March 5, 2007 1. Extra-credit trip reports 2. 2 assignments 3. MOVE BACK exam questions 4. Desert restoration, follow-up on guest speaker. Manuscript Critiques Due March 26 (see handout) Topical Proposals Due April 2, reviews April 11 (see handout).
1. Extra-credit trip reports
2. 2 assignments
3. MOVE BACK exam questions
4. Desert restoration, follow-up on guest speaker
Due March 26 (see handout)
Due April 2, reviews April 11 (see handout)
You can still email them any time beginning March 7 before spring break!
Exam 2, per your vote, will include prairie/savanna restoration, amphibian guest lecture, desert restoration guest speaker, desert restoration, Red Rock Canyon virtual tour, and questions about the March 19 lecture on landscape ecosystem perspective will be included.
It would be good to at least skim the highlights of the Beginner’s Guide to Desert Restoration, and the abstracts to the supplemental journal articles listed on the syllabus for the Desert Restoration and Landscape Ecosystem Perspective categories (not Manipulating Successional Trajectories category nor the 2 papers in the Prairie/Savanna category).
Photo courtesy of Jessica Spencer deserts)
Yellow lines = aerial surveys
1Map provided by GIS division, Lake Mead NRA
Davis, O.K., T. Minckley, T. Moutoux, T. Jull, and B. Kalin. 2002. The transformation of Sonoran Desert wetlands following the historic decrease of burning. Journal of Arid Environments 50:393-412.
The analysis of sediments from six wetlands (cienegas) in the Sonoran Desert of Arizona, U.S.A., and Sonora, Mexico, document a marked expansion of wetland taxaFparticularly woody plantsFabout 200 years ago at the beginning of the historic period, following a decrease in charcoal percentages and increased percentages of the dung fungus Sporormiella. The presence of charred seeds and fruits of wetland plants in prehistoric sediment establishes burning of the cienega itself. The charcoal decline ca. 250 years ago precedes the first occurrence of the pollen exotic plants at several sites, the change of cienega sediment from silt to peat, and the increase of percentages of the decay fungus Tetraploa. We conclude that prior to the historic period, burning was frequent enough to exclude most woody plants (Celtis, Cephalanthus, Populus, Fraxinus, Salix) from the wetlands and suppress the abundance of bulrush (Scirpus). The cienegas were probably burned seasonally as a management tool to harvest animals and promote agriculture. Prehistoric agricultural utilization of the cienegas is demonstrated by the presence of corn (Zea) and pre-Columbian weeds. This study also records postsettlement (ca. 200 years ago) change of upland vegetation; i.e. an increase in the abundance of Juniperus, Quercus, Larrea, and Prosopis pollen. Historic fire suppression may have permitted the expansion of these non-wetland woody species.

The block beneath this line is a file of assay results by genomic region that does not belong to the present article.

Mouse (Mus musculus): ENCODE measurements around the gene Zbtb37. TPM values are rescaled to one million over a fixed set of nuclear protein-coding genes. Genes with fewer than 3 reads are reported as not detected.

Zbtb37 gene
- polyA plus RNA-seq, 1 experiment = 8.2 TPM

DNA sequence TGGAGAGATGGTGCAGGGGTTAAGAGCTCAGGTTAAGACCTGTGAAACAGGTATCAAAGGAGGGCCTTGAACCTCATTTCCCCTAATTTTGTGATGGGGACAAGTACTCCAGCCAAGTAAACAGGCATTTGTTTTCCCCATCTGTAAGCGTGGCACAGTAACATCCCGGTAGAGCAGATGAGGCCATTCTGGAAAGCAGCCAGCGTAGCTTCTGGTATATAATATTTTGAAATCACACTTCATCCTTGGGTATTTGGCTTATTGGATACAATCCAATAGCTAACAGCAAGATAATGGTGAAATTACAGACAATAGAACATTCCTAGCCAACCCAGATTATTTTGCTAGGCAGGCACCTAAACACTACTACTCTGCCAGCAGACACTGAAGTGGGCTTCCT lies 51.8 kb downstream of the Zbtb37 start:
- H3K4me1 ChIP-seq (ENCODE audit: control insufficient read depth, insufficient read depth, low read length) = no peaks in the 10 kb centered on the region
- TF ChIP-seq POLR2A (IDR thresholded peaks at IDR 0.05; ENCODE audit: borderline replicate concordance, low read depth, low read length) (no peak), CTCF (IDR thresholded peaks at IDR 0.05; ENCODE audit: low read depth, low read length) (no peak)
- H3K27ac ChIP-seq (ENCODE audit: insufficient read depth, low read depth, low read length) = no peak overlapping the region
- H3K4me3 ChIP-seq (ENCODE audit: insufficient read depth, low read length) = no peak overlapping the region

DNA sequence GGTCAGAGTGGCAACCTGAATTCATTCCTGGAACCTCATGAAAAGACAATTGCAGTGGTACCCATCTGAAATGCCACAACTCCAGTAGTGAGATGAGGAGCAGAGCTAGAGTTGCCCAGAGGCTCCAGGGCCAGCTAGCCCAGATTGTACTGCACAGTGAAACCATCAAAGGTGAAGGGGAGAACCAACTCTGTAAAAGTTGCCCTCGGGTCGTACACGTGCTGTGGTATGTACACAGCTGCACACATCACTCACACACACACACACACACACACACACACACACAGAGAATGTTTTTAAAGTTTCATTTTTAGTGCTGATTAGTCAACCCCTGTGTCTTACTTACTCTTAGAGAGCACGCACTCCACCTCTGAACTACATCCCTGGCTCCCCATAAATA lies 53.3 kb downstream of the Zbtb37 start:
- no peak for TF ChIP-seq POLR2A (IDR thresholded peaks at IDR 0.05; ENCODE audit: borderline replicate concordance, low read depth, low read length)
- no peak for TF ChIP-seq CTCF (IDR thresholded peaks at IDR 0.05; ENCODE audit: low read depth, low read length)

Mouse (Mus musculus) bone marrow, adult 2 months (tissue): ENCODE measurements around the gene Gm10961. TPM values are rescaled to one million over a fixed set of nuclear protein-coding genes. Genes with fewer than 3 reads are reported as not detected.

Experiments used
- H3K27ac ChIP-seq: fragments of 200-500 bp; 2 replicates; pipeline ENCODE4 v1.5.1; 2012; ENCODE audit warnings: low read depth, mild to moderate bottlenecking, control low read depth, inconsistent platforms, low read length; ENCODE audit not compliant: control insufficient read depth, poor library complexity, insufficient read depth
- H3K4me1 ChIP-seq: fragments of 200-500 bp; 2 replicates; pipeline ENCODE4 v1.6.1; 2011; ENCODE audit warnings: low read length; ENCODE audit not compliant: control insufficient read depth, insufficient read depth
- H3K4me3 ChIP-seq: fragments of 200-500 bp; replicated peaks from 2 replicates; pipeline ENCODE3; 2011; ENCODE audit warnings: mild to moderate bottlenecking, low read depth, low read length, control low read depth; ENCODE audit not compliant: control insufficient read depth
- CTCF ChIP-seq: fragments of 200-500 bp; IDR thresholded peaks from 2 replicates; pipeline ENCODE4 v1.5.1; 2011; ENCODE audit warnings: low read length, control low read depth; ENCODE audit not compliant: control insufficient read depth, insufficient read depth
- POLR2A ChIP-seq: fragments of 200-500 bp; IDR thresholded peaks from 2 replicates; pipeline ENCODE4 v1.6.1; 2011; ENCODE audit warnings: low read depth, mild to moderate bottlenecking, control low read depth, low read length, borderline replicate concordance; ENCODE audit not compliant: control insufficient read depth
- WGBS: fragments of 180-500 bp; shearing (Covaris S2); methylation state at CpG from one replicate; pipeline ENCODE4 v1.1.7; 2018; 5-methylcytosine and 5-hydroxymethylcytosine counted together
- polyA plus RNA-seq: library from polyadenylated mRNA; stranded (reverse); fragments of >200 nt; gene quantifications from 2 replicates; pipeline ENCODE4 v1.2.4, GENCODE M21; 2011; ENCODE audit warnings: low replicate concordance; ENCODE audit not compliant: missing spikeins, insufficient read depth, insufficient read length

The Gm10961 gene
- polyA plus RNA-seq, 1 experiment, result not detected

Seeding in North American deserts has been cited to be “successful” in only 1 year in 10.
Artificial desert varnish “successful” in only 1 year in 10.– restore soil color
This has been the briefest of introductions to desert restoration. However, we will continue to touch on topics important to desert restoration during the remainder of the class – soil restoration, seed banks, landscape ecosystem perspective, human dimensions, and practical constraints, as well as in Wednesday’s virtual tour of Red Rock.